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Panel Discussion: Intersectional Identity and Creative Political Action
May
24
5:30 PM17:30

Panel Discussion: Intersectional Identity and Creative Political Action

DePaul Art Museum exhibitions A Matter of Conscience and Hương Ngô: To Name It is to See It explore artistic practices that are both personal and political, making visible the artist’s role as activist. DePaul Art Museum Assistant Curator Mia Lopez will moderate a discussion with artists and cultural producers Hương Ngô, Aram Han Sifuentes, Laura Kina, and Tempestt Hazel.

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New City Chicago: Break Out Artists 2017
May
1
12:00 PM12:00

New City Chicago: Break Out Artists 2017

I have been selected as one of Chicago's Break Out Artists of 2017. This annual list has always included artists that I admire, so this is a great honor.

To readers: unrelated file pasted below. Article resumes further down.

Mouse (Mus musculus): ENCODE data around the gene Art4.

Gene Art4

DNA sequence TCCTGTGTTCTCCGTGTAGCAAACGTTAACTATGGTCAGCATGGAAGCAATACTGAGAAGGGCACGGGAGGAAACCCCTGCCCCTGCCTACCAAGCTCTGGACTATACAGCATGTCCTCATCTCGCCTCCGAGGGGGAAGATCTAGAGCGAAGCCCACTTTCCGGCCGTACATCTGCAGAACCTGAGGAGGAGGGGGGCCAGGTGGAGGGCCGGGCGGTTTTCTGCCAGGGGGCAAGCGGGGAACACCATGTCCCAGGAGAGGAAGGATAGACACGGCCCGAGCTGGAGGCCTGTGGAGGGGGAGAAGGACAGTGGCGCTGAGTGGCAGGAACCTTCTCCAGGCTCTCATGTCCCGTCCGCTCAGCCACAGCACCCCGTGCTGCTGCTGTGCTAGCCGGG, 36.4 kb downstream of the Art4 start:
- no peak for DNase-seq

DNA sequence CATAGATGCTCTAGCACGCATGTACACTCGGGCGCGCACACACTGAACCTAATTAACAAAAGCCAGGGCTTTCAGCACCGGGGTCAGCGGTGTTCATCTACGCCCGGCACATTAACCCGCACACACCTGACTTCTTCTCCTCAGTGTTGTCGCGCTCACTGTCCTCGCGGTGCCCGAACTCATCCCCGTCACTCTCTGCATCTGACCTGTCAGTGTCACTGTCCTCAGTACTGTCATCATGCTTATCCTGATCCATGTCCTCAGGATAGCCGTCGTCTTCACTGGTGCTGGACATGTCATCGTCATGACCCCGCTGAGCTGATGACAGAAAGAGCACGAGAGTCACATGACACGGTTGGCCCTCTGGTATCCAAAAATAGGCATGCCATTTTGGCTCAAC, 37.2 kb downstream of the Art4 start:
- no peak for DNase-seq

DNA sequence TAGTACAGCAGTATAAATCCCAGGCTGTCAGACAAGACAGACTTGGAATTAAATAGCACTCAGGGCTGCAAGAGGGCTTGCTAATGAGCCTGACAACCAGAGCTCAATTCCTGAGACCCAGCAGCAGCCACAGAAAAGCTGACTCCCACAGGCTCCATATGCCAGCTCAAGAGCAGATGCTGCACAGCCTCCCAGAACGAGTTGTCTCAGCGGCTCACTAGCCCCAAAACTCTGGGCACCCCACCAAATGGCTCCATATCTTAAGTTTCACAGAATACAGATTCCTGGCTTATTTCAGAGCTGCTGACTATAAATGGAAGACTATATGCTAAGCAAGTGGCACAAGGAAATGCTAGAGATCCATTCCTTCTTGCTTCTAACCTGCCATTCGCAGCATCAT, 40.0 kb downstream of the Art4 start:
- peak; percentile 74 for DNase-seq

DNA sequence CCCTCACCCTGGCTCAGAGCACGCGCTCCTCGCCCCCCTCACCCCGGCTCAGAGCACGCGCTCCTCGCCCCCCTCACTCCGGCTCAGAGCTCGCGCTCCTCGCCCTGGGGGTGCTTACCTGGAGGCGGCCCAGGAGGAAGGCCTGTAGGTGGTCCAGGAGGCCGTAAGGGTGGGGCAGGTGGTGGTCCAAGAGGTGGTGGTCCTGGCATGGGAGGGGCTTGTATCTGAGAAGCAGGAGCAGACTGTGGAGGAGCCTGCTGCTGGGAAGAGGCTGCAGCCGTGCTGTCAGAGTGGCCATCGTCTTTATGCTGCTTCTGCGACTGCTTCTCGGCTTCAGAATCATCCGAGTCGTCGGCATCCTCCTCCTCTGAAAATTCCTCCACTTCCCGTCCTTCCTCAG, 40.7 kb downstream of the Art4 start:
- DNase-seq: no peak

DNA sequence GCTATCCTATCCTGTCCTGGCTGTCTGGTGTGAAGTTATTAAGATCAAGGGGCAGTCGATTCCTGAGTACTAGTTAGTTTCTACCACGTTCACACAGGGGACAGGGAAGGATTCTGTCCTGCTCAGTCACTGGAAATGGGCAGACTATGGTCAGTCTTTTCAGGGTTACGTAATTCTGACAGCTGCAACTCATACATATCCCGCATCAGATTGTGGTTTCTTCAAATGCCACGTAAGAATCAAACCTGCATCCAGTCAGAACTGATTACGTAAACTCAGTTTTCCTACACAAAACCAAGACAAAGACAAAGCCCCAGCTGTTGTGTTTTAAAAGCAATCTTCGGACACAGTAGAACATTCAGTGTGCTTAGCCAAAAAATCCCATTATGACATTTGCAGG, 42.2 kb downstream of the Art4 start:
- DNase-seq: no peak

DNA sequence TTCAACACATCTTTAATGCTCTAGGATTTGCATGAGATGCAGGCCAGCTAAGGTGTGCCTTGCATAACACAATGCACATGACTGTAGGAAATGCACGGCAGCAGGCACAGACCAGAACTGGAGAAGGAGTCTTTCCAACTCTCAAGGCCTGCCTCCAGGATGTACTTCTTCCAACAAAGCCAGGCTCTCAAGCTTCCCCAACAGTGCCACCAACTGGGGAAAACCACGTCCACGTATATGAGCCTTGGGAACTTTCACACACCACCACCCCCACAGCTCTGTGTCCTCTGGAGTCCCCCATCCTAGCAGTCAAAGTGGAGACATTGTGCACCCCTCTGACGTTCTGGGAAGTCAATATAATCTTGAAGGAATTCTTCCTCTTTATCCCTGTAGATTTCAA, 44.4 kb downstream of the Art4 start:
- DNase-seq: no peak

Welcome to Newcity Art’s annual shortlist of artists you need to know right now. This is not a listicle of the top thirty-under-thirty, nor is it an exhaustive encyclopedia of every maker toiling away in the myriad studios and slashie live-work spaces in this fair and fecund city, blessed be their tired and yearning souls. Before you are eight artists whose work deserves your immediate and undivided attention—at least until that next Trump tweet throws everything off kilter again. And even then, you’ll need some beautiful and acerbic art to get you through the rest of the day, so listen up please.

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To Name It Is To See It
Apr
27
to Aug 6

To Name It Is To See It